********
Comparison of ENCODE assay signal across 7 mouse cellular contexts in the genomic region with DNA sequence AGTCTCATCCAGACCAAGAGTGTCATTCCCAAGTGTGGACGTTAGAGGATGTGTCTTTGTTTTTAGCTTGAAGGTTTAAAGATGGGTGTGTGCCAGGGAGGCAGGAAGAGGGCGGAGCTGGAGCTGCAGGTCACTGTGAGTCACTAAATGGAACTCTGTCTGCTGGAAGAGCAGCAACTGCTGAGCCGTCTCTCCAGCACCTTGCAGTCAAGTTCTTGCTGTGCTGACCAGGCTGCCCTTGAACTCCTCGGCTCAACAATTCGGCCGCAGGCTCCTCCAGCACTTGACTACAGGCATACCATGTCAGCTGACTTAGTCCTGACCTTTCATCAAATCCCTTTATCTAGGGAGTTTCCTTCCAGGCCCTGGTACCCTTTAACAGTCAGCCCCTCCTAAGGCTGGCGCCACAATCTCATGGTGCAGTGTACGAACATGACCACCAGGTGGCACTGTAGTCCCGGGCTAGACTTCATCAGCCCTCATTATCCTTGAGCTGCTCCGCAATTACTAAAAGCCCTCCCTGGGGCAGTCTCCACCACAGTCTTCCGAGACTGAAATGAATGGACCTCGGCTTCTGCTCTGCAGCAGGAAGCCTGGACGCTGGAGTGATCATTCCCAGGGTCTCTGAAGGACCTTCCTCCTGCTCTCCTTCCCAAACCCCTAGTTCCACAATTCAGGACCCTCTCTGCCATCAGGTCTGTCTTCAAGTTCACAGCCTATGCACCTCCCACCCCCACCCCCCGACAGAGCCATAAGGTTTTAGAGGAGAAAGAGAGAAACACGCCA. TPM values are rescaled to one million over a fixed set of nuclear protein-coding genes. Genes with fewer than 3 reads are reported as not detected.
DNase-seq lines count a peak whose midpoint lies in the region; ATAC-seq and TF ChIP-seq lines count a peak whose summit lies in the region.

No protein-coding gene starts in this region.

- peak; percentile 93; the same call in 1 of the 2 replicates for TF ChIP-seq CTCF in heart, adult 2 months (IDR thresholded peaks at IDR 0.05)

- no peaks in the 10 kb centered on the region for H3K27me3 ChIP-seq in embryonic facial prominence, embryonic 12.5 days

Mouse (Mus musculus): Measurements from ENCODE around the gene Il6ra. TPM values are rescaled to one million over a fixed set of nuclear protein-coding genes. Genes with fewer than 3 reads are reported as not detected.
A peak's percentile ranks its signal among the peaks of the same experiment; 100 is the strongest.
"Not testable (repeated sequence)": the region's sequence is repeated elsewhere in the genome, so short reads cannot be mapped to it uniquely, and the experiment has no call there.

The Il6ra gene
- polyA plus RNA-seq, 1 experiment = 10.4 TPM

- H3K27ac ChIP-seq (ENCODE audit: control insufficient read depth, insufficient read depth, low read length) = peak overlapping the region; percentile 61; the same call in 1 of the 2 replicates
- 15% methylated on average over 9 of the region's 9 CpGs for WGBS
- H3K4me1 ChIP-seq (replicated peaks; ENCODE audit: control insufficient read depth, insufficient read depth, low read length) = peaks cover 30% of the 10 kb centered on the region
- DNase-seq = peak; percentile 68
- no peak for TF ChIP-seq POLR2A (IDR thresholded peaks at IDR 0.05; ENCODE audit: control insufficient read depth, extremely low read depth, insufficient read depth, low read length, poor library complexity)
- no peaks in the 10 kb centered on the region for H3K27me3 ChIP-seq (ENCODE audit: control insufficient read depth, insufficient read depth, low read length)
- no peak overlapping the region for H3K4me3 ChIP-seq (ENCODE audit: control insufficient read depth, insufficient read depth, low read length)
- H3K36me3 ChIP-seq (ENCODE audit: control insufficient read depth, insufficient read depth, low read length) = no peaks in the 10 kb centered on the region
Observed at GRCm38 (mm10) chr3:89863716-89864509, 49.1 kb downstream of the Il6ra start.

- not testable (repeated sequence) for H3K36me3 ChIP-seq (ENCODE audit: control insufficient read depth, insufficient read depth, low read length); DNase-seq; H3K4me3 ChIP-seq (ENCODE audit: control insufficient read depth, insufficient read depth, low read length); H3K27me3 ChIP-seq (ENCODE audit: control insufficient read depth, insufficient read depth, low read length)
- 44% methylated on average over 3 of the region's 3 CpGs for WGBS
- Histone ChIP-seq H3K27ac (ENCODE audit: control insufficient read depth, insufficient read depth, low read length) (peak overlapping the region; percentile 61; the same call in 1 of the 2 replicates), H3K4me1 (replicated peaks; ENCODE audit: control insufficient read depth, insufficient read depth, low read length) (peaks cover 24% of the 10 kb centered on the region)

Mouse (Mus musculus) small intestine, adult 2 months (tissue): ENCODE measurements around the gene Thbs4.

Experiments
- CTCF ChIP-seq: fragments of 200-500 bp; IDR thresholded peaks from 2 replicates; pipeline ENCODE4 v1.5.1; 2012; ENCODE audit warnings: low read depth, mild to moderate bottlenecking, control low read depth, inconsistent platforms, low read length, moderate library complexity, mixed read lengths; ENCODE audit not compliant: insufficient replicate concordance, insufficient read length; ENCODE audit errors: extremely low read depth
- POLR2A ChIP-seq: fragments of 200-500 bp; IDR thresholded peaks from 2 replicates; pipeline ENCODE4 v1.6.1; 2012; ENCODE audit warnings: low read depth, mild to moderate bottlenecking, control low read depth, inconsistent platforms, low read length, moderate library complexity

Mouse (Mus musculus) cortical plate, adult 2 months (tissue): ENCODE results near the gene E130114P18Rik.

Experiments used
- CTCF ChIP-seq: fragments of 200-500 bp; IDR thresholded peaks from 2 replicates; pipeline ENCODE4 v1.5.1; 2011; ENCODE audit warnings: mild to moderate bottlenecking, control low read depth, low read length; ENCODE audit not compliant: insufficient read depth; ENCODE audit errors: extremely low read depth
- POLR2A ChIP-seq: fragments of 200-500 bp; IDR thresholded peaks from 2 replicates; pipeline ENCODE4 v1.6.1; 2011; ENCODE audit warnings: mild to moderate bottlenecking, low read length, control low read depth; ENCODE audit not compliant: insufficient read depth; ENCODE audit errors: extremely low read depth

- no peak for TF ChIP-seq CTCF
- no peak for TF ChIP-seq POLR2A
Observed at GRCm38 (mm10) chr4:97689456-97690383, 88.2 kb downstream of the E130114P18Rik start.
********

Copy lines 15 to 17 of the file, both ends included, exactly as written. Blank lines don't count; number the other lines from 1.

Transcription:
- no peak for TF ChIP-seq POLR2A (IDR thresholded peaks at IDR 0.05; ENCODE audit: control insufficient read depth, extremely low read depth, insufficient read depth, low read length, poor library complexity)
- no peaks in the 10 kb centered on the region for H3K27me3 ChIP-seq (ENCODE audit: control insufficient read depth, insufficient read depth, low read length)
- no peak overlapping the region for H3K4me3 ChIP-seq (ENCODE audit: control insufficient read depth, insufficient read depth, low read length)